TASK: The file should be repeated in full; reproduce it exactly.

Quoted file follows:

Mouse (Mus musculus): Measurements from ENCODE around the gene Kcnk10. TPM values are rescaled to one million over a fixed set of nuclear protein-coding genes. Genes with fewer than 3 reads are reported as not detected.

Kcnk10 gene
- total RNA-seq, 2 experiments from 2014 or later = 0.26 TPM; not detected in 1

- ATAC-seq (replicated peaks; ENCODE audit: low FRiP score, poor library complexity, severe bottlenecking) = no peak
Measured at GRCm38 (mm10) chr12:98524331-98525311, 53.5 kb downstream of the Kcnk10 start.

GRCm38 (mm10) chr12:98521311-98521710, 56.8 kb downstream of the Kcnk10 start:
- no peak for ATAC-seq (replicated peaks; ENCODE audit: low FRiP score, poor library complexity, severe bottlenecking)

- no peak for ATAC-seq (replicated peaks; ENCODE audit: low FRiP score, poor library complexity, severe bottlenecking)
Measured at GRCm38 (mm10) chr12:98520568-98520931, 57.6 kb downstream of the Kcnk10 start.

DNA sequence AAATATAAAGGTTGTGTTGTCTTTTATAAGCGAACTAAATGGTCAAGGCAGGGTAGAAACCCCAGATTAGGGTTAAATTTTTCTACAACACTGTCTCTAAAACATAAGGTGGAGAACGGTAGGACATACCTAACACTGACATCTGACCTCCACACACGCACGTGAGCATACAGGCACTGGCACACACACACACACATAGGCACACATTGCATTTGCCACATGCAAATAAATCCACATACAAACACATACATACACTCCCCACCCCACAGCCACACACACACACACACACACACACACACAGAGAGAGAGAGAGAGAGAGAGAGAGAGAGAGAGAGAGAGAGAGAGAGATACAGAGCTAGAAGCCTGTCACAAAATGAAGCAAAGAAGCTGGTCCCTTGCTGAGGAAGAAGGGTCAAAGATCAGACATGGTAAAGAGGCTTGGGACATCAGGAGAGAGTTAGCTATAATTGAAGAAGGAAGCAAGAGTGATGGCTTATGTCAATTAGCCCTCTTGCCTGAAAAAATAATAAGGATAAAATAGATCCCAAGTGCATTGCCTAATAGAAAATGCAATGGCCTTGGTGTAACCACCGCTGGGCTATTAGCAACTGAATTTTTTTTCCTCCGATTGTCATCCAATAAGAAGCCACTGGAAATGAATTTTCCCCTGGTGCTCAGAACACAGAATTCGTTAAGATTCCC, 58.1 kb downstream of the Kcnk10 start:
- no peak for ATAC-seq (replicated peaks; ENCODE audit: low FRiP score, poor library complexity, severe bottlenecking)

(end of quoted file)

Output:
Mouse (Mus musculus): Measurements from ENCODE around the gene Kcnk10. TPM values are rescaled to one million over a fixed set of nuclear protein-coding genes. Genes with fewer than 3 reads are reported as not detected.

Kcnk10 gene
- total RNA-seq, 2 experiments from 2014 or later = 0.26 TPM; not detected in 1

- ATAC-seq (replicated peaks; ENCODE audit: low FRiP score, poor library complexity, severe bottlenecking) = no peak
Measured at GRCm38 (mm10) chr12:98524331-98525311, 53.5 kb downstream of the Kcnk10 start.

GRCm38 (mm10) chr12:98521311-98521710, 56.8 kb downstream of the Kcnk10 start:
- no peak for ATAC-seq (replicated peaks; ENCODE audit: low FRiP score, poor library complexity, severe bottlenecking)

- no peak for ATAC-seq (replicated peaks; ENCODE audit: low FRiP score, poor library complexity, severe bottlenecking)
Measured at GRCm38 (mm10) chr12:98520568-98520931, 57.6 kb downstream of the Kcnk10 start.

DNA sequence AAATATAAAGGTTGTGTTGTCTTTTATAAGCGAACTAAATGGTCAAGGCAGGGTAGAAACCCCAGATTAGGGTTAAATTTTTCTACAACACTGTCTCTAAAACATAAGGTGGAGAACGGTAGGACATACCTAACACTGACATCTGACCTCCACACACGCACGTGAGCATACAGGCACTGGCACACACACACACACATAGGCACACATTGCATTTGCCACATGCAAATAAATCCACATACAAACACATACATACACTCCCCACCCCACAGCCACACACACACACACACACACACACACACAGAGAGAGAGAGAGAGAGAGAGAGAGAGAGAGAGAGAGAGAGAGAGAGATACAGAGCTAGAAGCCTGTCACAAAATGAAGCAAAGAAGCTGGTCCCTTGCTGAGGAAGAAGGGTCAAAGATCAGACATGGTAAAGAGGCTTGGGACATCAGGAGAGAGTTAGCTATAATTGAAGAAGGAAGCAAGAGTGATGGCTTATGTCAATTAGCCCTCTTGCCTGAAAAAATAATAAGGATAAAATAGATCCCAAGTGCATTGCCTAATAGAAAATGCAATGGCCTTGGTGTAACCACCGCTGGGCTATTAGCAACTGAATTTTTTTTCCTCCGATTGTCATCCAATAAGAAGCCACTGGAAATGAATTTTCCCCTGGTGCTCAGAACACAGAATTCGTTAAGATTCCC, 58.1 kb downstream of the Kcnk10 start:
- no peak for ATAC-seq (replicated peaks; ENCODE audit: low FRiP score, poor library complexity, severe bottlenecking)